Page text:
Sometimes we try to teach concepts backwards. We give the group label, and then examples for it. The problem here is that if the children have a different definition for the group than we do, they don't end up giving us the answers we want. Hilda Taba had a wonderful sequence for teaching concepts, and there is an inquiry game that works much the same way. Taba sequence:

The benefit comes from the child having processed contrastive examples before getting or creating the definition. Yes, you use the word (e.g. surprise) that labels the group of events, but the shared definition develops gradually.

The game, which is old, is the one-string game, where students have a list of items which can be grouped in a number of ways. To highlight surprise, these might be sentences: e.g.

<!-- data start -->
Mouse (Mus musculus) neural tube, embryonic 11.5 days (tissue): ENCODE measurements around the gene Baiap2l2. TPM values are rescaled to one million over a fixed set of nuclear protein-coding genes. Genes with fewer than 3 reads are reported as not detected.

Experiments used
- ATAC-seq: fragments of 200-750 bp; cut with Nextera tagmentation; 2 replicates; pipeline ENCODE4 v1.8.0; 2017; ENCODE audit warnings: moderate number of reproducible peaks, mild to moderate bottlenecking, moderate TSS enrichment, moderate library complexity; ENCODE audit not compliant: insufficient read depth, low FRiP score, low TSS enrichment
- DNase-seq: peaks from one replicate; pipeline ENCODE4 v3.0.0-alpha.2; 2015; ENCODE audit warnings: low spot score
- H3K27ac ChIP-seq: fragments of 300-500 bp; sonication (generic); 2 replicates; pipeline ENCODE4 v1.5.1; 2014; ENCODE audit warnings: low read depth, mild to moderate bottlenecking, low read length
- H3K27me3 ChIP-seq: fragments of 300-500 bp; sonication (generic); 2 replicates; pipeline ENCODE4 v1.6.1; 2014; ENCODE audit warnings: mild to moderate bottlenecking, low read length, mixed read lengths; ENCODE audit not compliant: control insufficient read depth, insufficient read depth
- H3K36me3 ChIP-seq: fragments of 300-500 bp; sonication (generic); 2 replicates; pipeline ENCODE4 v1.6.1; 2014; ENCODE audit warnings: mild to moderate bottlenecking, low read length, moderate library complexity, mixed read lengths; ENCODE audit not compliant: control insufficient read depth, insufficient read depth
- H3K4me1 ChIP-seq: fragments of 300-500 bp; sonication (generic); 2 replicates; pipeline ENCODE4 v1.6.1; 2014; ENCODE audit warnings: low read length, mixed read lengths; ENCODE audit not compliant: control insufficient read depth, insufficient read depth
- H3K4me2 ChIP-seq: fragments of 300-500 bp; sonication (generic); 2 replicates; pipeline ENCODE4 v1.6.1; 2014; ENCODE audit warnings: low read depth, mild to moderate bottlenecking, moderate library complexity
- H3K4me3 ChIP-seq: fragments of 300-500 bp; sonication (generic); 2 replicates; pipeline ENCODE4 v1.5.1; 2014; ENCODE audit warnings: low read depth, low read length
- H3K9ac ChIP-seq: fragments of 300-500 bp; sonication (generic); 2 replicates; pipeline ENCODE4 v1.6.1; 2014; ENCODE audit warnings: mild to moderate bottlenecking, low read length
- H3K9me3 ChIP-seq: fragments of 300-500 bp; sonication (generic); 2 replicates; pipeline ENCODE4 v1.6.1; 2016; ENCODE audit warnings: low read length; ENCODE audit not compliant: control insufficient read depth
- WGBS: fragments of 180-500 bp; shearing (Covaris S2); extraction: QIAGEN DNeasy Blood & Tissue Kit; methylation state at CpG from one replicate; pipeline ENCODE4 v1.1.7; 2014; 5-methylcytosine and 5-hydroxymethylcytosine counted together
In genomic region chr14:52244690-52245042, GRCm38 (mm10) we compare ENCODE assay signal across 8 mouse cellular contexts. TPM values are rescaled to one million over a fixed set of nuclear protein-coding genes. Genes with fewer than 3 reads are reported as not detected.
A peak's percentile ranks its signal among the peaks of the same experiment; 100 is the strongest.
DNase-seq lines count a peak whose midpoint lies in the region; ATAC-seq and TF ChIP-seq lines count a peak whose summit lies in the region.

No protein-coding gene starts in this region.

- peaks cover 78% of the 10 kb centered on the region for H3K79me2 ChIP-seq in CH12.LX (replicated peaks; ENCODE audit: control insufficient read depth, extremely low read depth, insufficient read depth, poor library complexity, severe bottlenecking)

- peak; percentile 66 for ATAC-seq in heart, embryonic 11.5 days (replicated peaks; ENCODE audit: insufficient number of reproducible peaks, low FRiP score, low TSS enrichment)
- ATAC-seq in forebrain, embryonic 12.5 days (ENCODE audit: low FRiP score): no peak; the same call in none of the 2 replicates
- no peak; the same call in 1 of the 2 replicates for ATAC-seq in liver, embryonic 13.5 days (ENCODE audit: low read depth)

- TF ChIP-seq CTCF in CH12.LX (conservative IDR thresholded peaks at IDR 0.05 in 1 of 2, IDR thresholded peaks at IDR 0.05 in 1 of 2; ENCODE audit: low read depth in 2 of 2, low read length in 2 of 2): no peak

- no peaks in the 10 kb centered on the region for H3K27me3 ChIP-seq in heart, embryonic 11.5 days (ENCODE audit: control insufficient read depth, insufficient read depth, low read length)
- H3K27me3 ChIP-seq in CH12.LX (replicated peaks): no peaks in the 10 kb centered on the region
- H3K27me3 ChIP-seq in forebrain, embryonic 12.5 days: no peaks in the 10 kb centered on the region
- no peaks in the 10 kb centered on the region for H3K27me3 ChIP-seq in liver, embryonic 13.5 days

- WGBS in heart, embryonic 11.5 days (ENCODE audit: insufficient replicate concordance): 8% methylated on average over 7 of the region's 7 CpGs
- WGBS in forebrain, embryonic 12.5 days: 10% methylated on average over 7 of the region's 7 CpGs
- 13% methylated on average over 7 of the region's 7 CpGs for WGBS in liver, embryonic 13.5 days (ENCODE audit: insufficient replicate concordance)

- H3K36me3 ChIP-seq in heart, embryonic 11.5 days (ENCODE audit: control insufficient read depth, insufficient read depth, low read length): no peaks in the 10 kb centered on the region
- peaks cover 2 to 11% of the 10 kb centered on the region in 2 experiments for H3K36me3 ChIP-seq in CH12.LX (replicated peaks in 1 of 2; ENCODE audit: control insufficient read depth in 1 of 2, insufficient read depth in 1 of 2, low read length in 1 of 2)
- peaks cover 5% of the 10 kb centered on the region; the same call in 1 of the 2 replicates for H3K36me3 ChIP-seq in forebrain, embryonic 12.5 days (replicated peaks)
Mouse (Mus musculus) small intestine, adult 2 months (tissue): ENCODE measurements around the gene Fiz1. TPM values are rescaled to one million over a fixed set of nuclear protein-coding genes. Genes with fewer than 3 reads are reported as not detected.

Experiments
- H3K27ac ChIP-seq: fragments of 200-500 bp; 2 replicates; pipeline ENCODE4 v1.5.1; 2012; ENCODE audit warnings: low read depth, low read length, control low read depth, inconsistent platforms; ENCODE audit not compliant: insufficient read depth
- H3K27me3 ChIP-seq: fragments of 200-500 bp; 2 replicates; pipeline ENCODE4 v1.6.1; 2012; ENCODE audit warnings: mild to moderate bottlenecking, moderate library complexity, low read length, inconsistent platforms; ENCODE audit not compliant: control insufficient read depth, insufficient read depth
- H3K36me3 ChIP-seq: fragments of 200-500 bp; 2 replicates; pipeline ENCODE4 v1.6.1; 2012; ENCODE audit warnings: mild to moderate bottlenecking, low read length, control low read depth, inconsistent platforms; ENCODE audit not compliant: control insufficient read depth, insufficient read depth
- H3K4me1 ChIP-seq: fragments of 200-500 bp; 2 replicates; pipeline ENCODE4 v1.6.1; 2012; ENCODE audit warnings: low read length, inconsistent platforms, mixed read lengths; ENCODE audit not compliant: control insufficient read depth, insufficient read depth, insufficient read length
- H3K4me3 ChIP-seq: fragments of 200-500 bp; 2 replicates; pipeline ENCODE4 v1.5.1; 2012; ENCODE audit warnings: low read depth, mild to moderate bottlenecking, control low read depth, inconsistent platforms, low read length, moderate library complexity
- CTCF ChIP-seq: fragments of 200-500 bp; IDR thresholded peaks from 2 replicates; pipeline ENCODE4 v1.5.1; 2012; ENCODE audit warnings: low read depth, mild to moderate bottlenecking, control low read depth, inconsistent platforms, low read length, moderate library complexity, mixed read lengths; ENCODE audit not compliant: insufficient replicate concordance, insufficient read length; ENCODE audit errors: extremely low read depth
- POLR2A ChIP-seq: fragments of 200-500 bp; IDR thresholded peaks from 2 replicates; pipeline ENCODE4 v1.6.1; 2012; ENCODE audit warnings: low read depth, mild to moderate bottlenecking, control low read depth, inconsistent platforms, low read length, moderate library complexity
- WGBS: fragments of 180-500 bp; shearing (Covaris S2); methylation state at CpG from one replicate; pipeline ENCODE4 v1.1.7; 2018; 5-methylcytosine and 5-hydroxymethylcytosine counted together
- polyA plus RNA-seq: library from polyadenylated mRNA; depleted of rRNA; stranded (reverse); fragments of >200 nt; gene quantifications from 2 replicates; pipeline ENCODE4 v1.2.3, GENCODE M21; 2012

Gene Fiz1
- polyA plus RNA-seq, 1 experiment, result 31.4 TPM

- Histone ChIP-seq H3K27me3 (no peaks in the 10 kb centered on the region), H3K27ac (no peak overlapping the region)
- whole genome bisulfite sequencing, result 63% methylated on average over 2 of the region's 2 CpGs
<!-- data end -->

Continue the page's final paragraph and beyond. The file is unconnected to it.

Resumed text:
A hippo is in your bathtub.
You brush your teeth.
Your dog is wearing your shoes.
You put on your coat because it is cold.
Your mom gives you toast for breakfast.
Your mom puts buttons in your lunch box.
You feed your dog. (and so on--this is not a long enough list)

These could be grouped by: In the bathroom, about food, surprising things, about clothes, about animals, etc.

Then you draw a big circle. The kids (kid) can only ask "Does ______(item from list)____ go inside the circle?" You say "yes" or "no". You help them see that they are eliminating categories so that "no" is just as good an answer as "yes." People are not on teams--the group goal is to guess the rule that puts phrases inside the circle. So, it goes something like this:
Does "A hippo is in your bathtub" go in the circle?
Yes. It goes in the circle.
Does "I brush my teeth." go in the circle?
No, it goes outside the circle. So now we know that it is not sentences about the bathroom... and so on.
Make your rule: "Things that surprise us."